Phase II trial of oral piritrexim in advanced, previously treated transitional cell cancer of bladder

Masoud Khorsand, Joan Lange, Lynn G Feun, Neil J. Clendeninn, Mary Collier, George Wilding

Research output: Contribution to journalArticle

35 Citations (Scopus)

Abstract

Oral piritrexim (PTX), a second generation antimetabolite, has been shown to be an active agent against methotrexate refractory transitional cell cancer (TCC) of the bladder in phase I trials. We conducted a phase II trial of this drug in patients with TCC of the bladder who failed a first line chemotherapy regimen. Methods: Oral PTX was started at the dose of 25 mg three times per day for 5 days weekly for 3 weeks followed by one week of rest. If this was tolerated the dose was increased to 50 mg three times a day. Patients were monitored for response rate and toxicity. Results: Seventeen patients were entered into the trial. Two patients did not complete the required 2 courses of treatment to be evaluable. There were 13 evaluable patients. Among the 13 no one achieved a complete response (CR), however, there were 3 partial responses (PRs = RR: 23%) and 5 stable diseases (SDs). The responses lasted 2, 8 and 14 months. The major dose-limiting toxicity was myelosuppression. Two patients died on treatment. One death was due to neutropenic fever and the cause of death in the second patient is thought to be a cerebral vascular accident (CVA). Conclusion: PTX is an active drug in the treatment of TCC of the bladder. Bone marrow suppression is the most common dose-limiting toxicity. In view of the observed responses and toxicities in this study and other studies, we suggest that the role of PTX be further investigated in the following clinical settings: 1. Palliative initial treatment in patients with TCC of the bladder who are not candidates for more aggressive chemotherapy. 2. As first line chemotherapy in combination with other active drugs.

Original languageEnglish
Pages (from-to)157-163
Number of pages7
JournalInvestigational New Drugs
Volume15
Issue number2
DOIs
StatePublished - Jun 25 1997

Fingerprint

Urinary Bladder Neoplasms
Pharmaceutical Preparations
Antimetabolites
Drug Therapy
piritrexim
Combination Drug Therapy
Palliative Care
Methotrexate
Accidents
Blood Vessels
Cause of Death
Fever
Therapeutics
Bone Marrow

Keywords

  • Aged
  • Bladder neoplasm
  • Tetrahydrofolate dehydrogenase inhibitor

ASJC Scopus subject areas

  • Molecular Medicine
  • Pharmacology

Cite this

Phase II trial of oral piritrexim in advanced, previously treated transitional cell cancer of bladder. / Khorsand, Masoud; Lange, Joan; Feun, Lynn G; Clendeninn, Neil J.; Collier, Mary; Wilding, George.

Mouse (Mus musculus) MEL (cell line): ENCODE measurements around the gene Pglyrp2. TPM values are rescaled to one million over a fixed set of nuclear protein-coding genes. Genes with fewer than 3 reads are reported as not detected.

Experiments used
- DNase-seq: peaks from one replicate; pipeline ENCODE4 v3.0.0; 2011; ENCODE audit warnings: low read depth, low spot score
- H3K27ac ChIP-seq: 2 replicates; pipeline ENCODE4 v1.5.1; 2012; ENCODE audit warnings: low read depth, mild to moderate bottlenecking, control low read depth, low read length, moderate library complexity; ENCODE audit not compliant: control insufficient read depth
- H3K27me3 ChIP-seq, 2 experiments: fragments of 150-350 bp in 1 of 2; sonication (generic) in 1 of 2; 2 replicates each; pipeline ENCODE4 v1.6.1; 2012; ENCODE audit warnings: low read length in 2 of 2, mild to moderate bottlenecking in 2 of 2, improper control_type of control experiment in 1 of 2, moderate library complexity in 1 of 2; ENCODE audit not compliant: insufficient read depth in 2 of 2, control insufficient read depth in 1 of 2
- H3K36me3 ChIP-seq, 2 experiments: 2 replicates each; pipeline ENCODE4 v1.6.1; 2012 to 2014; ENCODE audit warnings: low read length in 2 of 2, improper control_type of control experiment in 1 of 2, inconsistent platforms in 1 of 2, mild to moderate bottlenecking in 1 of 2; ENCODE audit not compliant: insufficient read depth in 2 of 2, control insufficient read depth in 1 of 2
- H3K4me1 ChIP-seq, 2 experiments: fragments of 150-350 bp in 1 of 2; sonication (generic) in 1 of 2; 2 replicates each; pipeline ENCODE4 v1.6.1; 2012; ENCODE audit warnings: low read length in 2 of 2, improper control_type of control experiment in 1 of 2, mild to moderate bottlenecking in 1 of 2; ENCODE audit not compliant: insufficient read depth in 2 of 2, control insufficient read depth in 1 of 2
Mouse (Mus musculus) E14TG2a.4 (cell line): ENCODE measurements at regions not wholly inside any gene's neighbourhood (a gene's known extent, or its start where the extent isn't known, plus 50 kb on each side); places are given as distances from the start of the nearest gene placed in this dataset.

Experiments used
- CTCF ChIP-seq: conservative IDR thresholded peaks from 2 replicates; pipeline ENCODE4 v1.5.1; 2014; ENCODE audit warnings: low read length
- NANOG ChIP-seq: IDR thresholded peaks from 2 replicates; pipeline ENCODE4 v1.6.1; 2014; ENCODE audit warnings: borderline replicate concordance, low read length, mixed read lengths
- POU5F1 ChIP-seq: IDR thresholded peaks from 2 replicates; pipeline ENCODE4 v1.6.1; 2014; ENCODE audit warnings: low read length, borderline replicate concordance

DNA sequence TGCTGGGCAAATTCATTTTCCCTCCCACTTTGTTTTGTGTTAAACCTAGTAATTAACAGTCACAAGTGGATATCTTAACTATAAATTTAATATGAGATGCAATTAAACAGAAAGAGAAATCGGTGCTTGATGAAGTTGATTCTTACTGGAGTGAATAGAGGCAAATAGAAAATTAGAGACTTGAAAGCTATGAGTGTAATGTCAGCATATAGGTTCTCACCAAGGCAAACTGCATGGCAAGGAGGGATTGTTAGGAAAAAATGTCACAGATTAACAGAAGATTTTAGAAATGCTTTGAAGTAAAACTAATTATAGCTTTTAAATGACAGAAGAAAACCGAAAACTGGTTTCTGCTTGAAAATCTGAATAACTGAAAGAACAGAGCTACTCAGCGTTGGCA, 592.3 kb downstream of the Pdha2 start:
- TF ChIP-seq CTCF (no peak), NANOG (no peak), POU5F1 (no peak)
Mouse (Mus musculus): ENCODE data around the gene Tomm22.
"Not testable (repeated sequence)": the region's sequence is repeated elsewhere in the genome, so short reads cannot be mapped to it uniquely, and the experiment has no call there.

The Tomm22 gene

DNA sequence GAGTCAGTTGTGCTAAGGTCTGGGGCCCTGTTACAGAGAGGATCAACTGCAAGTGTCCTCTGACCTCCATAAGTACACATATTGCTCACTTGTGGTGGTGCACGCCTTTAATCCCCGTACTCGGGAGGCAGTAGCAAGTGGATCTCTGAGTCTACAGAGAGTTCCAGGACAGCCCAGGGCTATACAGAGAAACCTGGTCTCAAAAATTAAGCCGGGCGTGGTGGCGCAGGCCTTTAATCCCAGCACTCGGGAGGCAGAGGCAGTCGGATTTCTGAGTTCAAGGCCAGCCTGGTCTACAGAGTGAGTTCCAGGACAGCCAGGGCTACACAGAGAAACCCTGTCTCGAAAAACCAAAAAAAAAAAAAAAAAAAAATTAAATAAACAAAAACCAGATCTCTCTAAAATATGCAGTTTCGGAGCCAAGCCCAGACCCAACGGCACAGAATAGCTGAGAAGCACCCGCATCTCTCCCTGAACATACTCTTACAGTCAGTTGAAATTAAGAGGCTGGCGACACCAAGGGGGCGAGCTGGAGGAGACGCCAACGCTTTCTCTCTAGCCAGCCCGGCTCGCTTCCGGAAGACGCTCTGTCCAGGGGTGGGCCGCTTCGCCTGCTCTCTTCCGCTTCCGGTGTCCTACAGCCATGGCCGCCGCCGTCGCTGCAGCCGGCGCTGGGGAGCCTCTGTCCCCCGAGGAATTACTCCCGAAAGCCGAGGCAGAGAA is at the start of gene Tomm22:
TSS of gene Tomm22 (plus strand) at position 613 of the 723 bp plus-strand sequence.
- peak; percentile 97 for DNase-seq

In: Investigational New Drugs, Vol. 15, No. 2, 25.06.1997, p. 157-163.

Research output: Contribution to journalArticle

Khorsand, Masoud ; Lange, Joan ; Feun, Lynn G ; Clendeninn, Neil J. ; Collier, Mary ; Wilding, George. / Phase II trial of oral piritrexim in advanced, previously treated transitional cell cancer of bladder. In: Investigational New Drugs. 1997 ; Vol. 15, No. 2. pp. 157-163.
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abstract = "Oral piritrexim (PTX), a second generation antimetabolite, has been shown to be an active agent against methotrexate refractory transitional cell cancer (TCC) of the bladder in phase I trials. We conducted a phase II trial of this drug in patients with TCC of the bladder who failed a first line chemotherapy regimen. Methods: Oral PTX was started at the dose of 25 mg three times per day for 5 days weekly for 3 weeks followed by one week of rest. If this was tolerated the dose was increased to 50 mg three times a day. Patients were monitored for response rate and toxicity. Results: Seventeen patients were entered into the trial. Two patients did not complete the required 2 courses of treatment to be evaluable. There were 13 evaluable patients. Among the 13 no one achieved a complete response (CR), however, there were 3 partial responses (PRs = RR: 23{\%}) and 5 stable diseases (SDs). The responses lasted 2, 8 and 14 months. The major dose-limiting toxicity was myelosuppression. Two patients died on treatment. One death was due to neutropenic fever and the cause of death in the second patient is thought to be a cerebral vascular accident (CVA). Conclusion: PTX is an active drug in the treatment of TCC of the bladder. Bone marrow suppression is the most common dose-limiting toxicity. In view of the observed responses and toxicities in this study and other studies, we suggest that the role of PTX be further investigated in the following clinical settings: 1. Palliative initial treatment in patients with TCC of the bladder who are not candidates for more aggressive chemotherapy. 2. As first line chemotherapy in combination with other active drugs.",
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